Big changes are afoot at Corsair. The company just launched its new Corsair Gaming division, which is focused on making peripherals like mice, keyboards, and headsets tailored to the specific needs of elite PC gamers.
To mark the launch of this new division, the firm introduced one of its first Corsair Gaming products, the K70 RGB. With Corsair-exclusive Cherry MX RGB LED key switches and a very sophisticated backlight controller onboard, the K70 RGB is the flashiest keyboard in the arena by far. Is it king of the hill, or just a pretender to the throne? I’m going to get some actions per minute under my fingers to find out.
As its name would suggest, the K70 RGB is based on Corsair’s tried-and-true Vengeance K70. (With the advent of the Corsair Gaming brand, however, the Vengeance moniker is no more.) The bones of these two keyboards are almost identical, aside from their backlights and badging. Geoff reviewed the K70 back in June, so I’m not going to bore you by repeating his work. Geoff found the regular K70 worthy of a TR Editor’s Choice award, and I find no reason to dispute his conclusions. The fit and finish of the K70 RGB is impressive, and I would expect nothing less, given that it’s priced at $169.99.
The K70 RGB I’m testing today is equipped with Cherry MX RGB red switches under every key. These switches are functionally identical to the non-RGB Cherry MX reds. If you’re not familiar with the various Cherry MX flavors, Cyril explained the lineup in his review of the Rosewill RK-9000.
I personally prefer the tactile feedback of the blue and brown switches, but the reds do have some things to recommend them: they’re significantly quieter than other mechanical key switches, and their light weighting makes it easy to deliver rapid-fire repeated keystrokes with ease. Corsair isn’t leaving the tactile faithful out in the cold, though. The K70 RGB will be available with blue and brown MX RGB switches, as well.
Despite the $40 premium over the regular K70, the K70 RGB does away with some of the extras that were included with its more reserved sibling. There’s no longer a USB pass-through on the keyboard itself, and the contoured WASD and arrow keys that came with the regular K70 are nowhere to be found. Corsair still includes a padded wrist rest that can be attached to the front edge of the keyboard, if that’s your thing. I usually leave these wrist rests in the box. I appreciate the risers on the front edge of the K70, though, since they encourage a better wrist position while typing. I’ve never seen these front risers on another gaming keyboard. Kudos, Corsair.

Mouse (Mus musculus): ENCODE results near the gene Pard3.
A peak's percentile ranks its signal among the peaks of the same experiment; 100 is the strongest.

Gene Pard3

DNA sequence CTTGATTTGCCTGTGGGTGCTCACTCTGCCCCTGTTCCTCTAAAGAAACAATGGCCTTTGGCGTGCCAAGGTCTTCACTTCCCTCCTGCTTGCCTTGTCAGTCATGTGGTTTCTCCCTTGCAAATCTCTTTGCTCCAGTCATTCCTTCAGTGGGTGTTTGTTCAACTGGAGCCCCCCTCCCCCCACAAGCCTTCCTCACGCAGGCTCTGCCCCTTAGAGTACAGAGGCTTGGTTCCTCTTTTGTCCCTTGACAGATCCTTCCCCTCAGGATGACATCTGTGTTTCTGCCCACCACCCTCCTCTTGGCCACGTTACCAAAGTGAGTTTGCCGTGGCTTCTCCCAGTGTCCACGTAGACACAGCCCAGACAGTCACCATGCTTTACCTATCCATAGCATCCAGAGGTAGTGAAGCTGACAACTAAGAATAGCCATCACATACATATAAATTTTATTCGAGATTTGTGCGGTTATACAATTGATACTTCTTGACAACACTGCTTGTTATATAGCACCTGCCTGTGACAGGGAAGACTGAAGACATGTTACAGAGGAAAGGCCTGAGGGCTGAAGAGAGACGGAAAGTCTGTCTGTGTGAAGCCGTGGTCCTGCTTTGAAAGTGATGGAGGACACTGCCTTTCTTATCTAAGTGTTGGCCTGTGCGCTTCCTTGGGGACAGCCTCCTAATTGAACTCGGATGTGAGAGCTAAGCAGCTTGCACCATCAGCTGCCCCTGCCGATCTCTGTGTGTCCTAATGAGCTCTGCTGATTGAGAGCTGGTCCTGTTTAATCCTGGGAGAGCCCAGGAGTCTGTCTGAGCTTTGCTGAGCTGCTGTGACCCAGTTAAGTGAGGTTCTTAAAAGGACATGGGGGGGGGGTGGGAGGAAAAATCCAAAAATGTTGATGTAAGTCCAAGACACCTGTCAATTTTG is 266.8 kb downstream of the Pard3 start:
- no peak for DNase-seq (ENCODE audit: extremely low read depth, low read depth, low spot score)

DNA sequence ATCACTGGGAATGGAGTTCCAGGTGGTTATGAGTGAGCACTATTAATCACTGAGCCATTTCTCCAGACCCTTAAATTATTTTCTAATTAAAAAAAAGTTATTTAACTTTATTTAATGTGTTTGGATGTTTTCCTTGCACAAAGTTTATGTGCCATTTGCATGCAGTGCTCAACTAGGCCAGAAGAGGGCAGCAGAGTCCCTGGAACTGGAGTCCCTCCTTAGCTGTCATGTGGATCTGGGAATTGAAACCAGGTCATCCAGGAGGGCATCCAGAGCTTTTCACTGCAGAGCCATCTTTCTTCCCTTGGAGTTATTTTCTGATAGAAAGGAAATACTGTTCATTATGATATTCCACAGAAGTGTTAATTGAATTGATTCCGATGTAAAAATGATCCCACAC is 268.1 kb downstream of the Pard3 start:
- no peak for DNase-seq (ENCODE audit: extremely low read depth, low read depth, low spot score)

Light ’em up
The headline feature of the K70 RGB is the RGB LED under each key switch. Unlike the Rosewill RGB80 that I reviewed earlier this year, the K70’s LEDs are mounted to the circuit board underneath each switch. Since the switches have clear housings, they double as diffusers.
While this setup might make for a more even backlight in theory, I found that the diffuser didn’t do much for keys with multiple rows of characters. The backlight LEDs are still located near the top of each switch, so there’s still a brightness gradient from top to bottom. The fascia-less upper panel of the K70 RGB allows the clear housings of the switches to show, which looks great, but the design also allows for significant backlight bleed. I didn’t find this bleed objectionable, but it might be annoying for others.
I also need to note one defect with my sample of the K70 RGB. The LED under the Enter key had a flaky red channel, which caused any color that used red as part of its output to display incorrectly from time to time. I was able to fix the problem by removing the keycap and pressing down on the key switch, however, and another K70 RGB sample Cyril received had no such issues. Corsair tells us problems like this one are covered under the K70 RGB’s two-year warranty.
Quibbles aside, the backlight technology in the K70 RGB is the most sophisticated that I’ve ever seen. For a start, each key can display any of 16.8 million colors, and this range of colors isn’t hampered by the included software, unlike with the RGB80. What’s more, Corsair has designed the board around a Panasonic display controller chip. Each key can have its color (though not its brightness) set individually. The display controller also supports sweeping gradient, fade, and ripple effects, which can be combined to create some genuinely jaw-dropping lighting. Other than per-key brightness controls, the only limits to the K70 RGB’s customizability are the number of keys on hand and the owner’s imagination.